Insurance 101

Why choose a Probate Bond?

Probate Bonds are key tools for protecting property and people when a person passes away. Family’s will fight and argue when times are good and more than likely when things go wrong. Upon death, an individual’s estate is handled through probate court. Certain states require that a probate bond is secured to guarantee the performance of an estate’s executors. These bonds are also often referred to as “executor bonds.”

Who is required to purchase a probate bond?

In some states, the executor is required to purchase this bond. The executor is the individual in charge of the deceased’s estate, according to his or her will. If a person fails name an executor, the probate court appoints one. This person is responsible for inventorying and protecting the assets of the estate; contacting beneficiaries and potential heirs; having the estate appraised and paying off debts; ensuring taxes are calculated and paid; and disbursing the assets.

Why require a probate bond?

These bonds help protect the estate and its beneficiaries from fraud, embezzlement or other illicit acts. Executors wield considerable power over finances, real estate and other significant holdings. Requiring a surety bond helps give family members, heirs and other stakeholders a way of recourse if the executor acts in an improper or illegal fashion.

Your Neighbor’s Tree.

Seems like a silly topic, but it does bring up a very common insurance question. If my neighbor’s tree falls in my yard and damages my house will his insurance company pay for the resulting damage? It depends (I know, typical insurance answer). If the tree is dead or dying to the point that a reasonably prudent person could look at the tree and say “that tree is dead or dying” then your neighbor’s insurance company would pay for the damage. If the tree is a healthy tree – then your neighbor’s policy will not pay. If the tree is on your property then your homeowner’s insurance policy would pay for the damage whether the tree was dead or alive.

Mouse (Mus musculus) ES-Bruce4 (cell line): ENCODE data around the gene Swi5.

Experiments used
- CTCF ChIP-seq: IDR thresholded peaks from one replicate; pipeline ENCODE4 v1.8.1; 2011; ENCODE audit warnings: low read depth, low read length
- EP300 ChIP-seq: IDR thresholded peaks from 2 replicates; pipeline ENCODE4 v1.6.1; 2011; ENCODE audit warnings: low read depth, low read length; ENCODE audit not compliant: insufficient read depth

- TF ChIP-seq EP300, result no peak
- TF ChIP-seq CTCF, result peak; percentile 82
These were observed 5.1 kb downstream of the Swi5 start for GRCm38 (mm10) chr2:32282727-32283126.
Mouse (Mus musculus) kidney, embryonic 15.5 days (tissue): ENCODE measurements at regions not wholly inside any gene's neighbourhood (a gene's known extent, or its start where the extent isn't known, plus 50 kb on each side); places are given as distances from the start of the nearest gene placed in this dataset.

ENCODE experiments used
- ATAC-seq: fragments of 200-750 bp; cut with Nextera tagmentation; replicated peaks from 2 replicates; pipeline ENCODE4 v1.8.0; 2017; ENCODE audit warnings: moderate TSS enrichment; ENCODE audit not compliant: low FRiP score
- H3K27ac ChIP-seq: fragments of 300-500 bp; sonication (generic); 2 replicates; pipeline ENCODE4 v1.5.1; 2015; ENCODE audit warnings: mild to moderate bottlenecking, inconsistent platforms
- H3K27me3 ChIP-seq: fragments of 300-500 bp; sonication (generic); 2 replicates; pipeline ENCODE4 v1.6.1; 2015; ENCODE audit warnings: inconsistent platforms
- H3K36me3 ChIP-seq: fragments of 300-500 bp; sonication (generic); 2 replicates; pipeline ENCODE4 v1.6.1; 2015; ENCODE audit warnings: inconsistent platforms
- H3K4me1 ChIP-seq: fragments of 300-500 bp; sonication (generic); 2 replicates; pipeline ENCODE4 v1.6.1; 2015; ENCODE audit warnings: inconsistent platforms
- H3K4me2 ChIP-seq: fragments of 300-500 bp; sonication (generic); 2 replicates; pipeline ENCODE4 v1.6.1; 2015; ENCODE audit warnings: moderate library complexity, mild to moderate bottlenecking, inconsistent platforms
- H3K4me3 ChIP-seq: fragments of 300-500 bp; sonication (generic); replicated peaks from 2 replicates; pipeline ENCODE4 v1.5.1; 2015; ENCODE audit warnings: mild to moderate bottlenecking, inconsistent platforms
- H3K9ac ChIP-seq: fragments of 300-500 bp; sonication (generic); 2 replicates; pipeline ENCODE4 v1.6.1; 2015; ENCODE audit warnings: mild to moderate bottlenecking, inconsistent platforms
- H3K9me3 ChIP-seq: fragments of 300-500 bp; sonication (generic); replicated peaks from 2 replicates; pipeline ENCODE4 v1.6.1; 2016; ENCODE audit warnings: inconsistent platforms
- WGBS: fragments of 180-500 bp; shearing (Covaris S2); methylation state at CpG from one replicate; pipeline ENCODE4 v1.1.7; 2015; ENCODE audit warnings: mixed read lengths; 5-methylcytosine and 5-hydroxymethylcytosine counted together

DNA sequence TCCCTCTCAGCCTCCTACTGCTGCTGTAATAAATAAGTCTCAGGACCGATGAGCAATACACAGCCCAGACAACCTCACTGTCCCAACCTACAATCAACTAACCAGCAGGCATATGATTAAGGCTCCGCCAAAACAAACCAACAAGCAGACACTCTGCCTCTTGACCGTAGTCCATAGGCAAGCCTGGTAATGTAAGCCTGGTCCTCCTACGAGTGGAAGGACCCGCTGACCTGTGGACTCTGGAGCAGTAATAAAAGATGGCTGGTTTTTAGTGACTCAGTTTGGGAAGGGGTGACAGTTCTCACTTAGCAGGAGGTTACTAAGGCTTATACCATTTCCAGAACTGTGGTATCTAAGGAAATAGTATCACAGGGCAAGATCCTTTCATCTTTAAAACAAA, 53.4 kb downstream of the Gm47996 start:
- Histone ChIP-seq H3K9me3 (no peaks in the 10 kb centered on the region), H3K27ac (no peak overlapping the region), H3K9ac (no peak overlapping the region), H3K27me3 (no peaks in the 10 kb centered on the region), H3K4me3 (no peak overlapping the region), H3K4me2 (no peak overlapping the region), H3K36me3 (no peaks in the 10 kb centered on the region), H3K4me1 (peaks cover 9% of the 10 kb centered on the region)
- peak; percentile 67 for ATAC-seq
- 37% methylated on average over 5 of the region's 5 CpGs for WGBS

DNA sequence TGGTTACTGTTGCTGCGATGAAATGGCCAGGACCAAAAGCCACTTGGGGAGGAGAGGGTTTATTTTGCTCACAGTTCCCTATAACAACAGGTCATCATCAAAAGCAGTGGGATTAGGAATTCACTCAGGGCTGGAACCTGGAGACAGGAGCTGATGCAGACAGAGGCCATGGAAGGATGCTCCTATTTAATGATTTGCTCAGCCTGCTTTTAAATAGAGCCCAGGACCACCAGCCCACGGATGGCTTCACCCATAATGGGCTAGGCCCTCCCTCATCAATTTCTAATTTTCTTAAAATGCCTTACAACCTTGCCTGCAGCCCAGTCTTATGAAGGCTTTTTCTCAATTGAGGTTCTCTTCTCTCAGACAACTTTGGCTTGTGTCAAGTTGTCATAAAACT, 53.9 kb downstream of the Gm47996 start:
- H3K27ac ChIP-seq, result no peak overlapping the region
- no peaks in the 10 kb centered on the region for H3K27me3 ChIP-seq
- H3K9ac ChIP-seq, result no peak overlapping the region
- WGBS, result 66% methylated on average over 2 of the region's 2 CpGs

How about if the tree falls and causes no damage, but you want your insurance company to pay to remove the tree? You would only have coverage if you have a specific company endorsement to cover it. This is where you need a good insurance agent. Give us a call we can help. Pembroke:  781-293-5500  Plymouth: 508-746-0030  Osterville:  508-428-6919.

The above is meant as general information and as general policy descriptions to help you understand the different types of coverages available to you. Always consult your policy for actual coverages and exclusions.

If I file a claim will my rates go up?

After Hurricane Irene many people suffered downed trees in their yard, loss of power, spoiled food, and flooded basements. A common question heard is if I file a claim will my home insurance rates go up? The simple answer is no. But we all know insurance is not so simple. If you do file a claim and your insurance company pays the claim you will at the very least lose your loss free credit. This credit could be several hundred dollars. You would lose this credit for 3 years. To most people this would seem like a rate increase. The rate charged to insure your home does not go up, but by losing the loss free credit your premium will increase.

Obviously if you have a tree through your bedroom ceiling it will be worth your while to file a claim. A food spoilage claim for $250 may not be worth filing. It is a personal decision if you want to file small insurance claims. I would typically recommend against it only because they go on your file and if you file enough small claims your insurance company may decide to non-renew your policy. At that point your only option would be the Mass Property Fair Plan. And while the Mass Fair Plan is an excellent insurer of last resort, their rates are high and they do not offer the same coverage options.

If you have any questions on your policy feel free to call our offices at 781-293-5500 (Pembroke), 508-747-0030 (Plymouth), 508-428-6919 (Osterville).

The above is meant as general information and as general policy descriptions to help you understand the different types of coverages available to you. Always consult your policy for actual coverages and exclusions.

Power surge, covered on your home insurance?

With the sweltering temperatures we have been experiencing this summer usually not far behind are thunder and lightning storms. I usually try not to get too technical on this blog, but sometimes I think it is warranted. So off we go…